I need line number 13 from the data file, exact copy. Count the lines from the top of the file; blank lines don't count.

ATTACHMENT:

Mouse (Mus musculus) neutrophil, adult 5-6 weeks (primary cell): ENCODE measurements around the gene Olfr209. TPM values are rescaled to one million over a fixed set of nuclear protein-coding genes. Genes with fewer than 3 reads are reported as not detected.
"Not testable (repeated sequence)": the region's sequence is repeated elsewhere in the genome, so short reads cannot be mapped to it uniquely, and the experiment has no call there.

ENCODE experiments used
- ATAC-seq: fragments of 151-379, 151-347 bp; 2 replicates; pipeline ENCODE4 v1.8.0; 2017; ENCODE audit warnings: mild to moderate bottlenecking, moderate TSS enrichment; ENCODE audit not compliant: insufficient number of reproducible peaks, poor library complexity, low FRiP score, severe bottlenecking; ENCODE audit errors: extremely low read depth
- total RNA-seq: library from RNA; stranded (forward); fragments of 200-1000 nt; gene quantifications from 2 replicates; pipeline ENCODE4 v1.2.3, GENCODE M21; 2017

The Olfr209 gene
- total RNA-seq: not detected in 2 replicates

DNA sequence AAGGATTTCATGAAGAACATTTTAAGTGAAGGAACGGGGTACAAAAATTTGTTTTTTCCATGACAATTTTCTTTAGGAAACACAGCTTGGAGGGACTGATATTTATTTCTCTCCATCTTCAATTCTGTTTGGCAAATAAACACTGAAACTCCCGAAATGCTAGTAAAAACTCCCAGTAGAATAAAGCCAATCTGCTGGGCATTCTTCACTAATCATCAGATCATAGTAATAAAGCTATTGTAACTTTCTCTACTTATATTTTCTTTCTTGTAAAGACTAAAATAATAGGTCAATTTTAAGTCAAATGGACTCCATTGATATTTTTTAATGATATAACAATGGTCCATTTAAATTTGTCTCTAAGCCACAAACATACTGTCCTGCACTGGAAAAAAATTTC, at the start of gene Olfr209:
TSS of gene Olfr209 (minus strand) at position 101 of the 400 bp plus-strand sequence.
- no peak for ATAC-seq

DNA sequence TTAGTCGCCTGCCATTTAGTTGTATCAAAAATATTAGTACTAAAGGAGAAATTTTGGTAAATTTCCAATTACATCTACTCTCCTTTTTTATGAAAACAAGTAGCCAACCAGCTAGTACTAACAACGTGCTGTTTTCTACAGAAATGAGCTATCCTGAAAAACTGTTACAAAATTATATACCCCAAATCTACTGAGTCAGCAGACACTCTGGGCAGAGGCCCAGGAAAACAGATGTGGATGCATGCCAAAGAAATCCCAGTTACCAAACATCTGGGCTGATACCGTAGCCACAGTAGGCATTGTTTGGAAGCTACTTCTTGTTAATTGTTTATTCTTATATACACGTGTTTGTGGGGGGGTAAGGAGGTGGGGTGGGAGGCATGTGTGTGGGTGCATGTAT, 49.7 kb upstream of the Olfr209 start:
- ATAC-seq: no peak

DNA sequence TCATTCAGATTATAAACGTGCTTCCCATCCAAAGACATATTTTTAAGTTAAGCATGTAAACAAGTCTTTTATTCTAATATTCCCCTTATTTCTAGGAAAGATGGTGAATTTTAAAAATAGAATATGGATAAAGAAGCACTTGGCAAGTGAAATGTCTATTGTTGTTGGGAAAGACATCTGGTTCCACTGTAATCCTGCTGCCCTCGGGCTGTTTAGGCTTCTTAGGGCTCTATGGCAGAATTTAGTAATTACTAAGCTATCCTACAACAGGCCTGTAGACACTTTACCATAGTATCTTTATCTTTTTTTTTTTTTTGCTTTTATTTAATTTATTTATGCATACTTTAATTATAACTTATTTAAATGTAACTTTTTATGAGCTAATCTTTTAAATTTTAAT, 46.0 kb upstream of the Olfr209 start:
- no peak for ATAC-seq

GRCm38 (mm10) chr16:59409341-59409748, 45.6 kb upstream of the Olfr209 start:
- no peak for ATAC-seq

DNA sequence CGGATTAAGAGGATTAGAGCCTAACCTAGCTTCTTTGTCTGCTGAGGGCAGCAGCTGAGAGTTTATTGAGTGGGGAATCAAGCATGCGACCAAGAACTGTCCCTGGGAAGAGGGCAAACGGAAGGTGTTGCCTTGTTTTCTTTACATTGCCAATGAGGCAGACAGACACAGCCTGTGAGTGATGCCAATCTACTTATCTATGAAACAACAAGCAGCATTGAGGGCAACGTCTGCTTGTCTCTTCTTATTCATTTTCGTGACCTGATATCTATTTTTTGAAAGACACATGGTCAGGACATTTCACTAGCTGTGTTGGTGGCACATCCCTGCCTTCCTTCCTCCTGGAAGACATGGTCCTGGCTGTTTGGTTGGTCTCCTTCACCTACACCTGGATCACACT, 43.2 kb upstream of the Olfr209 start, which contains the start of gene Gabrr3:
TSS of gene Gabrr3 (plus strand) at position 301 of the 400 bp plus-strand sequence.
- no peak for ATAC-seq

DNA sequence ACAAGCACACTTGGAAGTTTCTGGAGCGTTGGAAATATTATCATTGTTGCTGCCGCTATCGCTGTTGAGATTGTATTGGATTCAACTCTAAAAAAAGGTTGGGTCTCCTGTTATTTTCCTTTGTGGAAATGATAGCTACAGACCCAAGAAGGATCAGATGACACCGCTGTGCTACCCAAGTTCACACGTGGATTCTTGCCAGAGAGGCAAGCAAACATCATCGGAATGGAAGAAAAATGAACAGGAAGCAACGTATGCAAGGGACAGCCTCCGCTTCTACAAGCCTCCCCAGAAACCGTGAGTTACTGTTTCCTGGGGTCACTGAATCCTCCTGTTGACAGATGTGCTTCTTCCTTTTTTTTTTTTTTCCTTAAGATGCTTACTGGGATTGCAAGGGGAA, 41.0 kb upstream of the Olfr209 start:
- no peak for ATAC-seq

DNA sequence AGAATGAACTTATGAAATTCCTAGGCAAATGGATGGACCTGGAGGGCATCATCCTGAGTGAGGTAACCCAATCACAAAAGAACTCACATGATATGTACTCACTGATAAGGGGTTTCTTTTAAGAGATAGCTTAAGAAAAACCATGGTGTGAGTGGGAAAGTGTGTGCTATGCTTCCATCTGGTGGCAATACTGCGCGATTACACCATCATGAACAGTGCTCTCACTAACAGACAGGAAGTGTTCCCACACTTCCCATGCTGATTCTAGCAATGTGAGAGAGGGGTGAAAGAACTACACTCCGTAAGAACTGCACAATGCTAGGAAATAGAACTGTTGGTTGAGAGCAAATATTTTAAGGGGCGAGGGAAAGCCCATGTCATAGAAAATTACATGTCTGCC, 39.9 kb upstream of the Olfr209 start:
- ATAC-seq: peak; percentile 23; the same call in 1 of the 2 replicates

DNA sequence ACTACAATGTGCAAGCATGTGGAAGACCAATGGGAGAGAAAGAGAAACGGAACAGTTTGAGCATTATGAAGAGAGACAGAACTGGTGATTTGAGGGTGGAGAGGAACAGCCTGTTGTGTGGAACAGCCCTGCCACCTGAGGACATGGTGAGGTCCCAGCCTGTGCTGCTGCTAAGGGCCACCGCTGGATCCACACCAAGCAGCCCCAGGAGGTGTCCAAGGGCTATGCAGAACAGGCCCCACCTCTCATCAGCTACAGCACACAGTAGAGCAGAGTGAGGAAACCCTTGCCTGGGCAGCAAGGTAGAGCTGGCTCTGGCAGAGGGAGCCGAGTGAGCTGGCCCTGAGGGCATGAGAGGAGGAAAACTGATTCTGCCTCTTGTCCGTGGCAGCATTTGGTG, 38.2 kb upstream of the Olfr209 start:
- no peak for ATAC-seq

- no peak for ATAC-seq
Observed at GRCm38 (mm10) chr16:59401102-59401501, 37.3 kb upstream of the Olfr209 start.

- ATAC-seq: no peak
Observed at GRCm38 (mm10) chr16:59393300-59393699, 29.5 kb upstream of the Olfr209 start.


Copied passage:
DNA sequence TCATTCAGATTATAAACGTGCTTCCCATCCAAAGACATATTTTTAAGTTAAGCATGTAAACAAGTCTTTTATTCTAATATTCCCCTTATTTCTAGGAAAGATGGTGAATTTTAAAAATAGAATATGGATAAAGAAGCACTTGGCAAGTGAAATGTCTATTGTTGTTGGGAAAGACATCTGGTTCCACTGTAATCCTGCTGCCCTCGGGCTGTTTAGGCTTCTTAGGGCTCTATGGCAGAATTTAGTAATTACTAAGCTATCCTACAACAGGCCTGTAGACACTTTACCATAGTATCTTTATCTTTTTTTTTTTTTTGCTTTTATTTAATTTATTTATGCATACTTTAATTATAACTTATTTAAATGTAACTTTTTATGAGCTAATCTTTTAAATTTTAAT, 46.0 kb upstream of the Olfr209 start: